Optimize for the application in question. There is no “one size fits all” approach to flex PCB design. For example, you may find yourself needing something more sophisticated than single-layer flex, meaning you may need to consider rigid-flex and also make key decisions about options such as whether to use stiffeners.
Know your PCB supplier and their capabilities—you don’t want to end up designing a board that can’t be manufactured. Suppliers have their own particular design rules and recommendations that should be taken into account from the get-go.
Testing and Modeling
Prototyping allows you to find out what requires such attention—e.g., maybe you should look again at the reinforcement in the board or modify its dimensions. However, it is still a good idea to avoid this type of trial and error and the rework that comes with it, if possible. Solberg recommends making paper doll models to ensure that you get it right the first time.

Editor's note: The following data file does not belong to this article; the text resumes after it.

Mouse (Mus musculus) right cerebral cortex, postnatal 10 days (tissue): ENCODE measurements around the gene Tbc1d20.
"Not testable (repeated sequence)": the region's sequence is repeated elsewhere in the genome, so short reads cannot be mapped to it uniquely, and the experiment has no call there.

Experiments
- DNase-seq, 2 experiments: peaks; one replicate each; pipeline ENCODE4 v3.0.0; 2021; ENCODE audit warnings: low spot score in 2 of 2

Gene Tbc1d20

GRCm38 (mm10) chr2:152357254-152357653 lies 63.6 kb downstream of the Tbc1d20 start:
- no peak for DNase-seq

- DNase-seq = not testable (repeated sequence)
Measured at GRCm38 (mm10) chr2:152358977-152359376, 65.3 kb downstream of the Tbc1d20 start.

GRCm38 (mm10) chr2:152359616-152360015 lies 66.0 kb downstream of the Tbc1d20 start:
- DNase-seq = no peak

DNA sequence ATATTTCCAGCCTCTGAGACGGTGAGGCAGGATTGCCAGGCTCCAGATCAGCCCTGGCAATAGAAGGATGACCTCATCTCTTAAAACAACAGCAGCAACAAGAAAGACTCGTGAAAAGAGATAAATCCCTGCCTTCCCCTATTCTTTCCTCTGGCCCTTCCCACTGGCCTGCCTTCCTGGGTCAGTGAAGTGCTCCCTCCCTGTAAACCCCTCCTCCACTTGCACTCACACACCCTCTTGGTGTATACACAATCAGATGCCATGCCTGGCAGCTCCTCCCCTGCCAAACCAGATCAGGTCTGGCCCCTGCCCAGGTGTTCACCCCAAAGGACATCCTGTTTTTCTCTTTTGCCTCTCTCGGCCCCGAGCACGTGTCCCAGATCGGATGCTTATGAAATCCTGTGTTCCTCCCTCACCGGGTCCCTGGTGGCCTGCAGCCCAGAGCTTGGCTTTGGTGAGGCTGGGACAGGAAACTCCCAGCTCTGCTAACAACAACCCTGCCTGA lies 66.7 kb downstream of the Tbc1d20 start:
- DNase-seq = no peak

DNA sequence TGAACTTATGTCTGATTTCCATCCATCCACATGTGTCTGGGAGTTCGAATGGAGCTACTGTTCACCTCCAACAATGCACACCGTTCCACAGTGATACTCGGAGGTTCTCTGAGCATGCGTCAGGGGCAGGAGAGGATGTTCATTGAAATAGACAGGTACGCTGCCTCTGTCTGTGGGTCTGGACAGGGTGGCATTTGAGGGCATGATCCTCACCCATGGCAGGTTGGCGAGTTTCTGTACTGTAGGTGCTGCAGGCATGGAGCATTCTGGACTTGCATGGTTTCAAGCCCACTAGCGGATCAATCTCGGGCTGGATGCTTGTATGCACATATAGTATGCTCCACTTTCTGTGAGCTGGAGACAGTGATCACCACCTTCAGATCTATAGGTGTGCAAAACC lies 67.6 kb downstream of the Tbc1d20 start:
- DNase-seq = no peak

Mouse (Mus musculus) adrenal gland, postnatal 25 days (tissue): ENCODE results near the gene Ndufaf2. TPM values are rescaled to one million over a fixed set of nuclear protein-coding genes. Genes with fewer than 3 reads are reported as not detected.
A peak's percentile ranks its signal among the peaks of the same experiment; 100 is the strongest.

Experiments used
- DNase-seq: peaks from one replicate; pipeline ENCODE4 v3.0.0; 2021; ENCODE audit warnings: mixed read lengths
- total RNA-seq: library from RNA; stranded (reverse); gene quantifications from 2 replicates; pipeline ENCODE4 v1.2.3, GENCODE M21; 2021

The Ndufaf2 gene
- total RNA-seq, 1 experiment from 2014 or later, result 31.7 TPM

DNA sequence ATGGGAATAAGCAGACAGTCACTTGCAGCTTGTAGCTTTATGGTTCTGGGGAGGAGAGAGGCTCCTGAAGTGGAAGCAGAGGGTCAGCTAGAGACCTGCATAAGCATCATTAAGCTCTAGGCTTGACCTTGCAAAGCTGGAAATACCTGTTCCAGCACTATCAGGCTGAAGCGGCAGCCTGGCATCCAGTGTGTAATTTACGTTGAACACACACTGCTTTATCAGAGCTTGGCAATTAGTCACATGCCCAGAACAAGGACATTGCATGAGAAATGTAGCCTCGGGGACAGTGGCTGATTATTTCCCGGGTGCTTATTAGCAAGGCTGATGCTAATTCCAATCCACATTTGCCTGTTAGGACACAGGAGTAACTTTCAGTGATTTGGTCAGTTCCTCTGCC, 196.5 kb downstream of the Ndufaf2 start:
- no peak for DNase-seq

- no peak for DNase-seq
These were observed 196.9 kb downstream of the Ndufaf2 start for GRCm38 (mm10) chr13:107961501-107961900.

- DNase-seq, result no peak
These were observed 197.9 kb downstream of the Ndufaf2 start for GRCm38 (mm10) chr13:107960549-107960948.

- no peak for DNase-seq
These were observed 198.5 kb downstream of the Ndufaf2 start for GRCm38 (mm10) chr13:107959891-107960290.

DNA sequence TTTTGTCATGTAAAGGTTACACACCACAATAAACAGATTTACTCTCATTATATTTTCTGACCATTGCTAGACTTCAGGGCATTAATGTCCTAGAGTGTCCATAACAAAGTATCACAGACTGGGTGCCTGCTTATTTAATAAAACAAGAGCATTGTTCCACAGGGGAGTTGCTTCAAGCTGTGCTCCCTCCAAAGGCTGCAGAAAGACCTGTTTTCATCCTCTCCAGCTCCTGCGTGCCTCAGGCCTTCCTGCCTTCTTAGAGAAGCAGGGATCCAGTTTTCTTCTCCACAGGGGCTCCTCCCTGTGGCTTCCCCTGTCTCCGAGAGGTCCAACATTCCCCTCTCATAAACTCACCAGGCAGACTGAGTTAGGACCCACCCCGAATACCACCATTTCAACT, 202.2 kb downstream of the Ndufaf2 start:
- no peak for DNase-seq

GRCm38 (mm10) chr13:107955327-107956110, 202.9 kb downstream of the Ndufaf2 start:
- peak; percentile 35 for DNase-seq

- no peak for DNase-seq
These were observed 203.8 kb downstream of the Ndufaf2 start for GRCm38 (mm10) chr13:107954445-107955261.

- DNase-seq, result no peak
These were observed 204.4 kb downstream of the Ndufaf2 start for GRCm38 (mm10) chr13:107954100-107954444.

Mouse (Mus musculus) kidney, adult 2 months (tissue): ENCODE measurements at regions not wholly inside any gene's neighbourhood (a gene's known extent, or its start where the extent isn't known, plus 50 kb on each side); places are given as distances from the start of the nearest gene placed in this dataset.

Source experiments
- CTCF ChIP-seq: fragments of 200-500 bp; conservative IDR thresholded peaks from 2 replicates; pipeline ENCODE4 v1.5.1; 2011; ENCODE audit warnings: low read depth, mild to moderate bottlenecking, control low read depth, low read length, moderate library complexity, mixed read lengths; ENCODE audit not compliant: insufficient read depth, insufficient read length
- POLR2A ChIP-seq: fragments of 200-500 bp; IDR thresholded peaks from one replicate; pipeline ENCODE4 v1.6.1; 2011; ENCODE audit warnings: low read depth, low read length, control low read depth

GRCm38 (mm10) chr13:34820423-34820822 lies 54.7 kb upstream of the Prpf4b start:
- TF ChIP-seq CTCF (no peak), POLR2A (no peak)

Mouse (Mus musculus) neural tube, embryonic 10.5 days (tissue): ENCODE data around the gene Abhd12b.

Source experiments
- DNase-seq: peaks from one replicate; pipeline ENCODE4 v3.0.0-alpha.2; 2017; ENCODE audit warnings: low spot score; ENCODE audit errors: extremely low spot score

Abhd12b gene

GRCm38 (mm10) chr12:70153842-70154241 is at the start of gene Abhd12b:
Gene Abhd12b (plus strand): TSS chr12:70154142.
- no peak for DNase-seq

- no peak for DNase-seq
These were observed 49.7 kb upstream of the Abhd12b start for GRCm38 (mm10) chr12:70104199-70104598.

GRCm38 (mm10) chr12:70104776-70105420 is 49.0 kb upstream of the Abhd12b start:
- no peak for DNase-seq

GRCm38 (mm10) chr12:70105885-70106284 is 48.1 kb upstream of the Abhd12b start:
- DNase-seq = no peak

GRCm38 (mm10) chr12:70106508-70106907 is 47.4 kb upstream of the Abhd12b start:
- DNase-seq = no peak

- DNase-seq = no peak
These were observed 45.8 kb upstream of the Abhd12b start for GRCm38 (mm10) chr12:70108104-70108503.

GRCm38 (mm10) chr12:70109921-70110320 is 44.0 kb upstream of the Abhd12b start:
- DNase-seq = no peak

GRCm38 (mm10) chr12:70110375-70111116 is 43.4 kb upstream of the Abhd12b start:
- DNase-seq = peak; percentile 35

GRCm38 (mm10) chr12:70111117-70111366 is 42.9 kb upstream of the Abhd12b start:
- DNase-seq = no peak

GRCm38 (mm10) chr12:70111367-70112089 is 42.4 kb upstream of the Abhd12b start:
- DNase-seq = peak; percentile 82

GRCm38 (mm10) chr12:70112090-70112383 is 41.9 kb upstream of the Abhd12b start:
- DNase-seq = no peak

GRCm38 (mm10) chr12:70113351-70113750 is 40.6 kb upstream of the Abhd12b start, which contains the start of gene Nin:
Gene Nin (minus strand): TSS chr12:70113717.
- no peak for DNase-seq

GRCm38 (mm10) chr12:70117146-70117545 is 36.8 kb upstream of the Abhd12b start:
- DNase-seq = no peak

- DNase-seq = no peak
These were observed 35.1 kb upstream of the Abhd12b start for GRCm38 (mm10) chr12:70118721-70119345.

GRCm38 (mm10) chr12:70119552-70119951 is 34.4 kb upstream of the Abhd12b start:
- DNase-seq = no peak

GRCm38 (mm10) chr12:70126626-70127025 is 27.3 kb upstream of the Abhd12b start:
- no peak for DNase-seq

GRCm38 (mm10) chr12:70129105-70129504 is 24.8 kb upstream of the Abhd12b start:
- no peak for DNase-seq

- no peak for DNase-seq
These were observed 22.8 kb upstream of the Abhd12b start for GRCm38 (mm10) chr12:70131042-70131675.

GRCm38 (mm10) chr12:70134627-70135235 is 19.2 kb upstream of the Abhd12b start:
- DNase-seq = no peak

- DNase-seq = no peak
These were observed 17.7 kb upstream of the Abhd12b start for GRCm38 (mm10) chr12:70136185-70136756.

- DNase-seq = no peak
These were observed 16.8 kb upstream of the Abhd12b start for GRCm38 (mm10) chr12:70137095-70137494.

“I have created a number of models simply with a piece of stiff paper, or mylar,” explains Solberg. “I will glue rigid sections to it and put on the primary components. I make sure the thing fits first, and then it is up to working with the supplier to choose materials that are going to withstand whatever environment you have to deal with.”
The polyimides used in coverlay are rugged enough to handle most environments. However, issues are more common with laminates, which are less robust under harsh conditions. Laminates are not suitable with certain chemicals or adhesives, and without reinforcement, the vias are liable to crack. The copper found in flex PCBs differs from the copper found in rigid PCBs. Flex materials also do not have glass weave, or suffer from caffing—i.e., material cracking once we drill into it.
Sierra Circuits is an experienced PCB provider, with years of expertise in flex manufacturing. We offer turnkey service for high-reliability flex PCB in two days or less.
For more information on how Sierra Circuits can assist you with your next design, visit our flex PCB capabilities.